The Bata Shoe Museum in Toronto recently added a pair of Justin Bieber’s shoes to its collection. The shoes, which he wore in a concert, are on exhibit in a glass case. Dozens of Bieber fans visited the museum last week to look at the famous singer’s shoes.
Bieber’s shoes are in good company. Other shoes in the museum belong to John Lennon, Marilyn Monroe, Queen Victoria and Terry Fox.
Bieber had donated the shoes to a California children’s charity, which put them up for auction to raise money. The Bata Shoe Museum had the winning bid.
It isn’t the first time Bieber’s shoes have been in the news. He recently donated a signed shoe to his old high school, Northwestern Secondary in Stratford, Ont. They sold the bright purple Nike running shoe to raise money for a new broadcast studio.
The highest bid for the shoe was $5,500, by a young girl in Edmonton. One problem: she forgot to ask her mother for permission! The auction was held on eBay and 69 bids were made from all over the world – including Canada, Australia, Poland, England and the United States.
The girl’s mother ended up pulling out of the bid for Bieber’s shoe. The school decided to start another auction, which will run on eBay from March 23 to 30. The school still has the size 7½ left shoe and hasn’t decided what to do with it yet.
Incidentally, Justin Bieber’s shoes have their own Facebook page. And the page has more than 2,500 fans.
Why do you think people are interested in Justin Bieber’s shoes? If you had the choice, would you go and see them at the museum? Why or why not?
Is there another celebrity’s shoe that you would like to see? Why would you pick this celebrity? Do you think you could learn anything new about them by seeing their shoe?
When we read aloud, we add expression in our voice. This helps the listener become more interested, and it also helps them understand the text.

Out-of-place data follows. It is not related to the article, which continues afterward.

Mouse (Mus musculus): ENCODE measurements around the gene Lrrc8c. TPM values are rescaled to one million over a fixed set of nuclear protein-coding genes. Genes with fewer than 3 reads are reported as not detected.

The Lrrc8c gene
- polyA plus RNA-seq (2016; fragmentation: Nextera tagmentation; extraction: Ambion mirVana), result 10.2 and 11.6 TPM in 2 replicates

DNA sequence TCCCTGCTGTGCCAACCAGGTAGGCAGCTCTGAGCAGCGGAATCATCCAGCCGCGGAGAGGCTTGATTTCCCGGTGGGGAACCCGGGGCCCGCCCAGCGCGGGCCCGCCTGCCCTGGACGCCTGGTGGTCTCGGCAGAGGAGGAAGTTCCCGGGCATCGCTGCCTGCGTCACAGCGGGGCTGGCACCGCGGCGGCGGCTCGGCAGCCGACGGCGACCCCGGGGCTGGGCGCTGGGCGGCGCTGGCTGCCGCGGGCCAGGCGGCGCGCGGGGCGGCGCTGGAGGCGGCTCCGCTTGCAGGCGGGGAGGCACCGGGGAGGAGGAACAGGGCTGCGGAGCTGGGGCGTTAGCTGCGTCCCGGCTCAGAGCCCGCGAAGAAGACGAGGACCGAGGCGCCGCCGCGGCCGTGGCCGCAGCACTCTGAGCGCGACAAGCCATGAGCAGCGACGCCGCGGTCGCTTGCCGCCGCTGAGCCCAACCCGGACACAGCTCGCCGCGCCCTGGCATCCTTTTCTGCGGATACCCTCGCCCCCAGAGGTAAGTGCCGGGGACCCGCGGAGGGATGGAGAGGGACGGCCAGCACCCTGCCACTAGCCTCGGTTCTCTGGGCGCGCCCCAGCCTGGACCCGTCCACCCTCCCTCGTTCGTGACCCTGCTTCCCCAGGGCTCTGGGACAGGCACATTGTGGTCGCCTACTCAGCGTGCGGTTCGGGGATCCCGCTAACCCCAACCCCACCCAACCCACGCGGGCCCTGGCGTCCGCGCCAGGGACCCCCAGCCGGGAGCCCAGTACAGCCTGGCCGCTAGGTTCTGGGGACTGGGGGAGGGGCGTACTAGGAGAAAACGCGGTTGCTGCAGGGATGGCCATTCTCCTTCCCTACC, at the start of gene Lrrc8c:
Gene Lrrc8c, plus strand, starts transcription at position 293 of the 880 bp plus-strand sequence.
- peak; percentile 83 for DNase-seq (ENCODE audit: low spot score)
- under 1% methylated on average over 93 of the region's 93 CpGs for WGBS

Pretend you are a news broadcaster and you need to read this article on the news. Practice reading it aloud. Where did you add expression? Why did you add expression in these places and not others?
read appropriate texts at a sufficient rate and with sufficient expression to convey the sense of the text to the reader and to an audience (e.g., make oral reading sound like spoken language, with the appropriate pauses, stops, and starts indicated by the punctuation) (OME, Reading: 3.3)
read appropriate texts with expression and confidence, adjusting reading strategies and reading rate to match the form and purpose (e.g., read a poem aloud with appropriate phrasing and emphasis) (OME, Reading: 3.3)
Grammar Feature: Possessive Apostrophe
An apostrophe (’) is used in many ways when we write. One way is to show when a person or an animal owns something.
For example: “It was Sarah’s hat.” In this sentence, the apostrophe followed by the letter ‘s’ shows that the hat belongs to Sarah.
Another example is: “The dog’s bone was hidden in the grass.” The apostrophe followed by the letter ‘s’ shows that the dog owns the bone.
Look through the article about Justin Bieber. Can you find any examples of apostrophes used in this way?